Monday, 23 February 2009

Old ideas

in days of old when I had hair, me an my mate Shane Oakley (go to his blog you'll love what he does with a marker) would come up with oodles of ideas and plots, and these sketches show a character we worked on, albeit too briefly. It was something we put to one side to work on later. Sadly we didn't come back to it but I've done some sketches of the main character today (when I was supposed to be working) and a strange old man. Ladies and gentlemen:Robbie Rockett

Sunday, 22 February 2009

deadline hell

Not much to show, still inking up the 10 page story and the deadline is a loomin'.
But I did do a bit of sketchin just to give you lovely people something to look at.And soz about the zombie, but there's something in me that just loves sketchin' dead things.

Wednesday, 11 February 2009

a doodle too much?

Now this started as a doodle.
I'm sitting there, drawing an eye when it all goes out of control and I end up with a sketch with loads of pencil shading.
I know there's a bit of dodgy anatomy but it didn't come out to bad.
And the scanner did an Ok job picking it all up.

Saturday, 7 February 2009

working on a comic strip part 2

So like I said in the last post, I've received the script, read it, done some layouts and some panel studies. I thought I'd show you good folks just what I mean.
Top image is the the page of script, written by Steven Stone. He has sweated and agonised over this story and now he gives it to me, and I have to come up some images that'll do his story justice.
2nd image is the layouts-a very (and I do mean very) rough idea of how the page will eventually look (I hope).
Now the next 4 images are the panel studies where I'm trying to work out how the characters are behaving. I try to get the anatomy right and to give it some movement.
The reason there is so many is that certain things might not look right so, I'll have another go. The record, if anybody's interested, for a single panel is about 10 versions.
So the next image is me happy (more or less) with what I've got and so I'll light box the sketches on to the actual page. I tighten up the pencils, correct any mistakes and add any background that's needed.
The final image is the completed page. It shows just where the panel fits in relation with the rest of the story.
You have to aware that I'll do that with every panel. (aren't I an arse!)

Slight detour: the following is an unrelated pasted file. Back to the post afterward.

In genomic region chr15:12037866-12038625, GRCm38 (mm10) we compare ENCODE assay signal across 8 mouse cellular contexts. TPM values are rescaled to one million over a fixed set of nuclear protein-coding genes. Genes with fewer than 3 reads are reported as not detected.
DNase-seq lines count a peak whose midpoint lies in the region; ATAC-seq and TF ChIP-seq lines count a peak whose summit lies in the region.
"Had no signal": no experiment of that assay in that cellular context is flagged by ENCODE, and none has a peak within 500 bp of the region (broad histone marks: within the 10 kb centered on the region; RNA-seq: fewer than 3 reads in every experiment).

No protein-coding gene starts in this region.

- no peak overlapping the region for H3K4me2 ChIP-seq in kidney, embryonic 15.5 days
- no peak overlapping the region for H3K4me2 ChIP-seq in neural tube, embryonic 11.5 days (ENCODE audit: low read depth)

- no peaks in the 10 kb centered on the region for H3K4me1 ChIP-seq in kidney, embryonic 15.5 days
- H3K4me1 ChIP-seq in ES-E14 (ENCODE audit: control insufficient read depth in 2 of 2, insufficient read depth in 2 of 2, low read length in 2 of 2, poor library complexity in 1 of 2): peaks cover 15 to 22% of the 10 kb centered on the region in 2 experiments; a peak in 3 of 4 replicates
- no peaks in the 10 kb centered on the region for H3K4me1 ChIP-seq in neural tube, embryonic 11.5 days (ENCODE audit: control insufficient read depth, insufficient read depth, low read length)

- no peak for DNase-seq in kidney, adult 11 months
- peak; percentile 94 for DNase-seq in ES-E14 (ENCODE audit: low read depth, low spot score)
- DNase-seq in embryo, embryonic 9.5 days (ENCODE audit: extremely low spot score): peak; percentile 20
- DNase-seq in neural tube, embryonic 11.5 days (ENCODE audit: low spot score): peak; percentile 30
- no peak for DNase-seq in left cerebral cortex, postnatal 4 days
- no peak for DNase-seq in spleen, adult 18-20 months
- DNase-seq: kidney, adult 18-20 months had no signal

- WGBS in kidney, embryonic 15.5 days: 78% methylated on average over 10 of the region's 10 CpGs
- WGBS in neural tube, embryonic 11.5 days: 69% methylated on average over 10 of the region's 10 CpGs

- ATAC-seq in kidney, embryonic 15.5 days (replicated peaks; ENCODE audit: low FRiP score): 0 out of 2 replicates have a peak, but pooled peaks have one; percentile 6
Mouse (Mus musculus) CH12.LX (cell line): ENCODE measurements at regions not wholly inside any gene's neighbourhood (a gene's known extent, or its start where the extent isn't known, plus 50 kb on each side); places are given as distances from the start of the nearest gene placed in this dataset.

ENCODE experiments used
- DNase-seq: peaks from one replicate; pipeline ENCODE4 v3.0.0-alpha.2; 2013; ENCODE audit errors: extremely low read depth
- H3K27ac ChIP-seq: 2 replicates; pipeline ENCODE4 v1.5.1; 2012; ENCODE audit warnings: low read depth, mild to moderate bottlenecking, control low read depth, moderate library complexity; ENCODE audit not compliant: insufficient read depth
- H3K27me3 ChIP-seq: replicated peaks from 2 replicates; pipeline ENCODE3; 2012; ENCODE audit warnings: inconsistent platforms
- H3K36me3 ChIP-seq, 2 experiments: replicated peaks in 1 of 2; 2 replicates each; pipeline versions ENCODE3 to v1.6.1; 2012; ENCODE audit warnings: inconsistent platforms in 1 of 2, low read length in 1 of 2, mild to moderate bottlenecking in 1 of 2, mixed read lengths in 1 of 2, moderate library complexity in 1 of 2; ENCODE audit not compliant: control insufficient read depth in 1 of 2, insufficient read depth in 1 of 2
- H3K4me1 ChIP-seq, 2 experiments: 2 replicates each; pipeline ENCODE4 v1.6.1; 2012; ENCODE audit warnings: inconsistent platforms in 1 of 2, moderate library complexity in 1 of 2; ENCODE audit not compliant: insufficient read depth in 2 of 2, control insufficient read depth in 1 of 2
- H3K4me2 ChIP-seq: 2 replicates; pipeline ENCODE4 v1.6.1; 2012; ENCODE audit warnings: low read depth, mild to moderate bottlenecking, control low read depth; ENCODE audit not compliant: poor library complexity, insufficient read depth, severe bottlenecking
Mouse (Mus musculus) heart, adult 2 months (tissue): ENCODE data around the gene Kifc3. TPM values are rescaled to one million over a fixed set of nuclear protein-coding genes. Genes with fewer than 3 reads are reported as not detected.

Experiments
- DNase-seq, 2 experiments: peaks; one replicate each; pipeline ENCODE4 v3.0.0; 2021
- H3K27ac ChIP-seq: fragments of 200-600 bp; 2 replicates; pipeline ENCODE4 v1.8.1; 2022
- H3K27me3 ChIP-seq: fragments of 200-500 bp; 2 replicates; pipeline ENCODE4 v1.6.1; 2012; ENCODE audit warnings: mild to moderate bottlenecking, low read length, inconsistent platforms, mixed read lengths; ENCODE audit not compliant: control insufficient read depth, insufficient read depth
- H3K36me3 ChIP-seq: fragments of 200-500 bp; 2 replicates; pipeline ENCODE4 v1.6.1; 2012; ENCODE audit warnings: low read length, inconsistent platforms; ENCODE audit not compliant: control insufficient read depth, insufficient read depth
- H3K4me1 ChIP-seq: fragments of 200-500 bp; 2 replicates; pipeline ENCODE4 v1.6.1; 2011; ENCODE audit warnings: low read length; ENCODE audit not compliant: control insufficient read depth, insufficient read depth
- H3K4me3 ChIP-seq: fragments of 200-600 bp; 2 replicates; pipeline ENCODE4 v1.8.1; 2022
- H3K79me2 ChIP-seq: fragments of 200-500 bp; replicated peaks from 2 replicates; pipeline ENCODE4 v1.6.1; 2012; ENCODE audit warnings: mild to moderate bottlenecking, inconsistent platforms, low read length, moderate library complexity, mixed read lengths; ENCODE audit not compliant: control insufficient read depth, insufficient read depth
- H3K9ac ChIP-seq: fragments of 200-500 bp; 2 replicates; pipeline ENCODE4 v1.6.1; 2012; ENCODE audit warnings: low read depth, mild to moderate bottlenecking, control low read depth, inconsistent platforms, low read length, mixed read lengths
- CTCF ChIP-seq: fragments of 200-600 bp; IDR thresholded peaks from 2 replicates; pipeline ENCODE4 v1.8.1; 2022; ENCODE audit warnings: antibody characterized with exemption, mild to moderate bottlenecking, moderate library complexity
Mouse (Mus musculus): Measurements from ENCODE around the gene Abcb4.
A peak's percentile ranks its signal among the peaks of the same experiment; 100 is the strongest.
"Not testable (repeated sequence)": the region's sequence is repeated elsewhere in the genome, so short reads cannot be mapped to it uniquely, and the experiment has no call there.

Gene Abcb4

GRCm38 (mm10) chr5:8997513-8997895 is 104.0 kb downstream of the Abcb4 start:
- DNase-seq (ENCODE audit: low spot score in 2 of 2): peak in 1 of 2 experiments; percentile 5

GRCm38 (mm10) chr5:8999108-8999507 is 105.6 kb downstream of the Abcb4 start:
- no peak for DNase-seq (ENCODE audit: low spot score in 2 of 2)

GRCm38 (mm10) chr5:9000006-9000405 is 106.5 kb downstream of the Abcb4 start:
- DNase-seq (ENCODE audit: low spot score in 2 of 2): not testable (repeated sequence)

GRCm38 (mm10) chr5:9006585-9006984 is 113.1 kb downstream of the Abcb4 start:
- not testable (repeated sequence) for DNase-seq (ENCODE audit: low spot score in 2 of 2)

And there you have it- a full blown comic page.
Next I'll ink it and then letter it, but that's a tale for another day.

Sunday, 1 February 2009

Working on comic strip part 1

So I'm working on a 10 page story for Insomnia publications' Anthology title- Layer Zero;Choices.
I've received the script, read it a couple of times, seen where I can have fun with the panels and seen where I have to do "the boring bits, i.e. the bits that move the story along but are not as fun to draw, e.g. talking heads shots.
I break it down into layouts one page per page of script, very fast, very rough, just to basically give me some ideas of the flow and placement of the panels. Sometimes these layouts make the final page, sometimes not, depending if I can think up a better angle.
Comics are a visual media so the more exciting you can make it, the better.
From the layouts I go on to draw some studies. These will be a panel at a time, just so I can get the anatomy about right and the shadows, then when I'm happy with the studies I'll light box it onto the comic page.
I used to skip this process and work straight on the page, but I'm made that many mistakes or got so much of the drawing wrong, I was forever rubbing out the pencils and putting dirty great holes in the paper. So I do it this way on cheap photocopy paper and I save a fortune on expensive thick paper.
You can see the examples of what I've done so far... There are a couple of layout pages and some studies.
Next time I'll show you some detail of how I work on the studies and finally some of the actual pencils.